24 - Urologic Diseases II Flashcards Preview

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Flashcards in 24 - Urologic Diseases II Deck (69):

Describe the occurrence of UTIs

- Most UTIs are bacterial cystitis, and occur mainly in females.
- Approximately 40% of all nosocomial (hospital acquired) infections are UTIs, and most are associated with the use of urinary catheters.
- There are more than 1 million catheter-associated UTIs/year in the U.S


What do you need to know about the normal state of urine?

Urine is normally sterile


Describe an infection (UTI)

Infection (UTI)
- The combination of a pathogen(s) within the urinary system and human host symptoms and/or inflammatory response to the pathogen(s)
- Treatment and management needed.


Describe a contamination

- Organisms are introduced during collection or processing of urine
- No health care concerns.


Describe a colonization

- Organisms are present in the urine, but are causing no illness or symptoms (asymptomatic bacteriuria)
- Depending on the circumstances, significance is variable, and the patient may not need treatment.


What are the clinical symptoms of cystitis (bladder and lower UTI)?

- Urinary urgency
- Frequency
- Dysuria
- Hematuria
- Foul-smelling urine
- Suprapubic pain
- May have associated urethritis , prostatitis or epididymitis


What are the clinical symptoms of pyelonephritis (upper UTI)?

- Typical symptoms of cystitis
- Fever
- Rigors
- Flank or abdominal pain
- Nausea and vomiting


What are the risk factors for UTIs?

- Poor fluid intake/chronic dehydration
- Infrequent voiding
- Incomplete bladder emptying
- Chronic constipation
- Postmenopausal vaginal atrophy
- Staghorn calculi


Describe urine collection for a urinalysis

- Midstream clean catch, catheterization, suprapubic aspiration


What are you looking for in a urinalysis?

- Leukocyte esterase
- Nitrite
- Blood, gross or microscopic
- >10 WBCs/HPF (but 5 is suspicious, consider tx)


What are you looking for in a urine culture?

>100,000 colonies/ml


What are the common pathogens for UTI?

Ascending infection
- E coli

Hematogenous infection
- Staphylococcus


How do you treat a UTI?

Empiric antibiotic therapy with sulfamethoxazole/trimethoprim or fluoroquinolones

Adjust antimicrobials based on culture sensitivities for persistent symptoms and complicated/recurrent UTIs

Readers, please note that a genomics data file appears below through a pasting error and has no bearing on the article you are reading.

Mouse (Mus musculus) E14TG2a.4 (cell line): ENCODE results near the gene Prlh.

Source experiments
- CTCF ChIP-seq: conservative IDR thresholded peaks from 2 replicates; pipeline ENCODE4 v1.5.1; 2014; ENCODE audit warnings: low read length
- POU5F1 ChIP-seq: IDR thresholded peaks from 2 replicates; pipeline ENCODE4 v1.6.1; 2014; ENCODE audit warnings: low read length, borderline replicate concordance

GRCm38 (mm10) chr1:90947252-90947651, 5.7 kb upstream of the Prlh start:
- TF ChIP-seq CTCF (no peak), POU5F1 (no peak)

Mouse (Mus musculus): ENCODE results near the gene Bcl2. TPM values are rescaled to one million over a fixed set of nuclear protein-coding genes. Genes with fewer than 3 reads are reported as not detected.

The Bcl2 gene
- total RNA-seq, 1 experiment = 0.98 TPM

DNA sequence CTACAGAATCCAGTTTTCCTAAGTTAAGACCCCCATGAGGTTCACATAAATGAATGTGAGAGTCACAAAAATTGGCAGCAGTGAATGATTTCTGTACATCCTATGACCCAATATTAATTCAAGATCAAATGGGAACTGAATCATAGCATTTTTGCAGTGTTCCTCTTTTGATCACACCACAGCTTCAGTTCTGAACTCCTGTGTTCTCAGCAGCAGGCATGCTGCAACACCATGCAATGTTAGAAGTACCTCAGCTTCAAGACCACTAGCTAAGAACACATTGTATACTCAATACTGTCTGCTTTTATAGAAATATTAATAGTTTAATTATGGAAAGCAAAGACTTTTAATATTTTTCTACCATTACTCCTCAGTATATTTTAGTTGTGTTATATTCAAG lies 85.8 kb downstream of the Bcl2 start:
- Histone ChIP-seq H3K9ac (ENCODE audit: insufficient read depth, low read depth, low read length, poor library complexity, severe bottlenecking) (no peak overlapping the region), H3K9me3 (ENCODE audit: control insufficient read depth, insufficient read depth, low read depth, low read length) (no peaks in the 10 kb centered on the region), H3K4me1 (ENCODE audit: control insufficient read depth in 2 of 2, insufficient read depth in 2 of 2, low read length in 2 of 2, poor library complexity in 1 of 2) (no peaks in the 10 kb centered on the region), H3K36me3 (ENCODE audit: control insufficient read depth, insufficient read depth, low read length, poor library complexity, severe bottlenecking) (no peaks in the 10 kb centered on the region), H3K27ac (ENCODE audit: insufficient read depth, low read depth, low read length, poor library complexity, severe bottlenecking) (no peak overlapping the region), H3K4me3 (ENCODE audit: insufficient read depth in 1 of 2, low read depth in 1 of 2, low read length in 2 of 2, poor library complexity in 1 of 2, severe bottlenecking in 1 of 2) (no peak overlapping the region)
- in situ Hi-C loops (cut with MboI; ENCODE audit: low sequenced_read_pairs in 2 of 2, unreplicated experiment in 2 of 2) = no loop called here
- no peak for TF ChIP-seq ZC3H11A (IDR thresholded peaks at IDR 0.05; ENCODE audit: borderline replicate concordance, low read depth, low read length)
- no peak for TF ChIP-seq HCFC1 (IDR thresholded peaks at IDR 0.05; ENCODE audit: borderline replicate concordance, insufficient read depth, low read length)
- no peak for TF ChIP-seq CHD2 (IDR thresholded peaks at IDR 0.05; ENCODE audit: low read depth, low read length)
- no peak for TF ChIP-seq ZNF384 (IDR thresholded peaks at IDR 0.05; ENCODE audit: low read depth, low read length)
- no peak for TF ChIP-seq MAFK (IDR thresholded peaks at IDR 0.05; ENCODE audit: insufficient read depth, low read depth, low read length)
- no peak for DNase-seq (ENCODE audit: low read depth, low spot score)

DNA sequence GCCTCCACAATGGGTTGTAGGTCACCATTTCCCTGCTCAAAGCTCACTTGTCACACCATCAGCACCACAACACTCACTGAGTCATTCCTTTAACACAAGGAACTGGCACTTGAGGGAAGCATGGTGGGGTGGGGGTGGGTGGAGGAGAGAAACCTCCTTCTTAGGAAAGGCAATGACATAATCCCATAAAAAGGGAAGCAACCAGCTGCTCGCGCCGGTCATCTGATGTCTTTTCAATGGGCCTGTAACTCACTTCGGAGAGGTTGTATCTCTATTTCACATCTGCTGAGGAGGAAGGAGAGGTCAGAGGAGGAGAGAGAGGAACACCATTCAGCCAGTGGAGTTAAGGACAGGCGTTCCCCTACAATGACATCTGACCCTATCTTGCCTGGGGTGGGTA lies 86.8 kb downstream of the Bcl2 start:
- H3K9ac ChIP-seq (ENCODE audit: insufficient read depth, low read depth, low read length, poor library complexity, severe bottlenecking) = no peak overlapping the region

Modify any contributing risk factors

May consider low dose antibiotic suppression for recurrent infections if all modifiable risk factors have been addressed


What is urinary incontinence (UI)?

- Any involuntary loss of urine
- Severity varies from a loss of a few drops of urine to complete bladder emptying
- May occur only occasionally or several times/day
- Due to bladder dysfunction, sphincter dysfunction, or both


How common is urinary incotinence?

- Approximately 40% of all women are affected
- More common in women than in men (~2:1)


What are the major types of urinary incontience?

- Urge Urinary Incontinence (UUI)
- Stress Urinary Incontinence (SUI)


Describe Urge Urinary Incontinence (UUI)

- Involuntary urine leak accompanied by or immediately preceded by a strong, sudden desire to urinate
- Occurs when bladder pressure overcomes sphincter mechanism

There must be urgency WITH leaking (might be freqency)***


Side note: what is overactive bladder?

Overactive Bladder (OAB): Frequency and urgency with or without UUI

If you don't leak, it is OAB, not UUI, but MUST have freqency ***


What are the different types of treatment with UUI?

- Behavioral modification
- Lifestyle changes
- Medications
- Surgery


Describe behavioral modifications for UUI

- Controlling fluid intake
- Timed voiding


Describe lifestyle changes for UUI

- Weight loss
- Dietary changes
- Smoking cessation


Describe the medications that can be used for UUI

Anticholinergics are the mainstay of treatment for UUI/OAB***
- Inhibits involuntary detrusor muscle contraction
- Side effects include dry mouth, constipation, urinary retention, nausea, blurred vision, tachycardia, drowsiness, and confusion.
- Contraindicated in patients with narrow-angle glaucoma

Beta 3 Agonist
- Must monitor for hypertension


What are the surgical options?



What is Stress Urinary Incontinence (SUI)?

***** KNOW ALL OF THIS *****

- SUI: Involuntary urine leak with any sudden increase in abdominal pressure: cough, sneeze, lifting, straining, exercise
- In women, continence is maintained by combination of striated sphincter tone and passive anatomic coaptation of the urethra by supporting pelvic floor muscle attachments


What are female risk factors for SUI?


Risk factors for female stress incontinence: Pregnancy/child birth, aging, obesity, pelvic surgery, trauma, or radiation, constipation, chronic respiratory problems/smoking, hormone changes